One of the three daughter of Cecrops, being the other two Pandrosus and Herse.
A basket containing a marvelous child, Erichthonius, was given by the Goddess Athena into the care of the three daughters of Cecrops. The child was produced by the encounter between Athena and Hephaestus. The girls were told to guard the basket without looking into it. Aglaurus and Herse, went mad and perished, Pandrosus was the only one of the sisters to be faithful to the trust.
Aglaurus(and Herse?) had a Sanctuary in a cave at the north slope of the Acropolis at Athens. It was the place where Aglaurus supposedly had jumped to, out of insanity at having glimpsed the forbidden content of the basket. Herse shared the wrongdoing and the punishment with her.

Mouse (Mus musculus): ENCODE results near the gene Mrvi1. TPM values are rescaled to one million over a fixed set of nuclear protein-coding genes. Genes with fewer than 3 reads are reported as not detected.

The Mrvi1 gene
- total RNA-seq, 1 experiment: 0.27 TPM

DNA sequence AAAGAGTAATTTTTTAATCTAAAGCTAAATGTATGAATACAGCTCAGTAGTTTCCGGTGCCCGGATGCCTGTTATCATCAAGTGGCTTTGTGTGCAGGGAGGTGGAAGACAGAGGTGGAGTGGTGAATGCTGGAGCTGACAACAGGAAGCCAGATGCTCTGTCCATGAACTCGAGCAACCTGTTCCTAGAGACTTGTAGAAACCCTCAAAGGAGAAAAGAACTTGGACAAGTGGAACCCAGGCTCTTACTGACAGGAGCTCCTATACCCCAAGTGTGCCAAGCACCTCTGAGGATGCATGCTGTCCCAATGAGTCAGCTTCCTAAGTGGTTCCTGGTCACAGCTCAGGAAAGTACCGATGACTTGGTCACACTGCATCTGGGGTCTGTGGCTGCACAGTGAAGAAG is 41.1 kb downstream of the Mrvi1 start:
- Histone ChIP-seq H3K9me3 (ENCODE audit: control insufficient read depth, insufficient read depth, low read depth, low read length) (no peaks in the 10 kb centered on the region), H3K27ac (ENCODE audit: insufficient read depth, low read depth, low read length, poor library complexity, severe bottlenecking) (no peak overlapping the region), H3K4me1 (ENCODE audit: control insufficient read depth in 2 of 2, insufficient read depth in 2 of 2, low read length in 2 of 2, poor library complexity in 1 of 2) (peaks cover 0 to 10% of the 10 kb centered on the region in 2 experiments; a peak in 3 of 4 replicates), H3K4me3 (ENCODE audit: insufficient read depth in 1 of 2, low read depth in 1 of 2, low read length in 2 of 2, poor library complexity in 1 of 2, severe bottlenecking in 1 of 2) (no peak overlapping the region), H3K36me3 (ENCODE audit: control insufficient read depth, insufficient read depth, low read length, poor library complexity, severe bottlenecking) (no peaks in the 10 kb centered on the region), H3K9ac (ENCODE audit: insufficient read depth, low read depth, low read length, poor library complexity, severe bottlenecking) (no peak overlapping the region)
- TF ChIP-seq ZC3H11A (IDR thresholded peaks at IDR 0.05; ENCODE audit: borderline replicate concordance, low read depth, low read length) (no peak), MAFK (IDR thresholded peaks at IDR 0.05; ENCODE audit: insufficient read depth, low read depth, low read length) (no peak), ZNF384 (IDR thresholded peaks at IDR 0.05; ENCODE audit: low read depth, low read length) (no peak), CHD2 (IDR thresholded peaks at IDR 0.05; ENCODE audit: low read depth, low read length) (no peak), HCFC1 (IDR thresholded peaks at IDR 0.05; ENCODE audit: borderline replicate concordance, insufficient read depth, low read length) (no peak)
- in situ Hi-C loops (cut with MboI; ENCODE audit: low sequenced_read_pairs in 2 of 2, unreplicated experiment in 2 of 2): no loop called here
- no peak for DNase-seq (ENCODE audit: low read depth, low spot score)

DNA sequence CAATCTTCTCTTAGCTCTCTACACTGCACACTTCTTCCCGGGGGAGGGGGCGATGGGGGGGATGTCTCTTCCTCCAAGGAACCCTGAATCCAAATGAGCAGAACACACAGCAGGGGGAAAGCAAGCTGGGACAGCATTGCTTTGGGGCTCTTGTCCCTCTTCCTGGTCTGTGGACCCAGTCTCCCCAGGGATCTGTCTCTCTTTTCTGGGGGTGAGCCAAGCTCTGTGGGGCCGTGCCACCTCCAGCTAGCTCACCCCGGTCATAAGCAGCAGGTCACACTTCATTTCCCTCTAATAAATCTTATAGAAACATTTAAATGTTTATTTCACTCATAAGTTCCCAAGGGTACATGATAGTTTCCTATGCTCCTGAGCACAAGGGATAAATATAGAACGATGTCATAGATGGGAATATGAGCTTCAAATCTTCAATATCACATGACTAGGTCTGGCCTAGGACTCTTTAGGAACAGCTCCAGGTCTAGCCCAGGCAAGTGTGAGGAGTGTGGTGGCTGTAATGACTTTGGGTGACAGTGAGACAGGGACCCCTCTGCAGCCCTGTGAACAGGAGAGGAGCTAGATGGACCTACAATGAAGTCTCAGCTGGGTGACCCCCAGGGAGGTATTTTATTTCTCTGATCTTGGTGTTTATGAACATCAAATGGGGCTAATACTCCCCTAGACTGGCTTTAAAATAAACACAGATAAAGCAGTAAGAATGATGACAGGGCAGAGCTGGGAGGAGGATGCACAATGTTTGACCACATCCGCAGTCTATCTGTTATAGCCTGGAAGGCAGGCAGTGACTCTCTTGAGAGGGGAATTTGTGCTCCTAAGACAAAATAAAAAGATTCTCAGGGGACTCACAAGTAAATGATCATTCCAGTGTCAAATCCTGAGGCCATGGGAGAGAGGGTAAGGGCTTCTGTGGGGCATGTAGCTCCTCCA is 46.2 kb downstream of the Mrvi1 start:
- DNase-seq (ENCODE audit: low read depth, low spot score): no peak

Pausanias reports: It was to Aglaurus and her sisters, Herse and Pandrosus, that they say Athena gave Erichthonius, whom She had hidden in a chest, forbidding them to pry curiously into what was entrusted to their charge. Pandrosus, they say, obeyed, but the other two (for they opened the chest) went mad when they saw Erichthonius, and threw themselves down the steepest part of the Acropolis. (Paus. 1.18.2)
The death of Aglaurus was commemorated at the festival of the Plinteria and the Palladium of Athena Polias in the Erechtheum was veiled in sign of mourning (Paus. 8.46.2).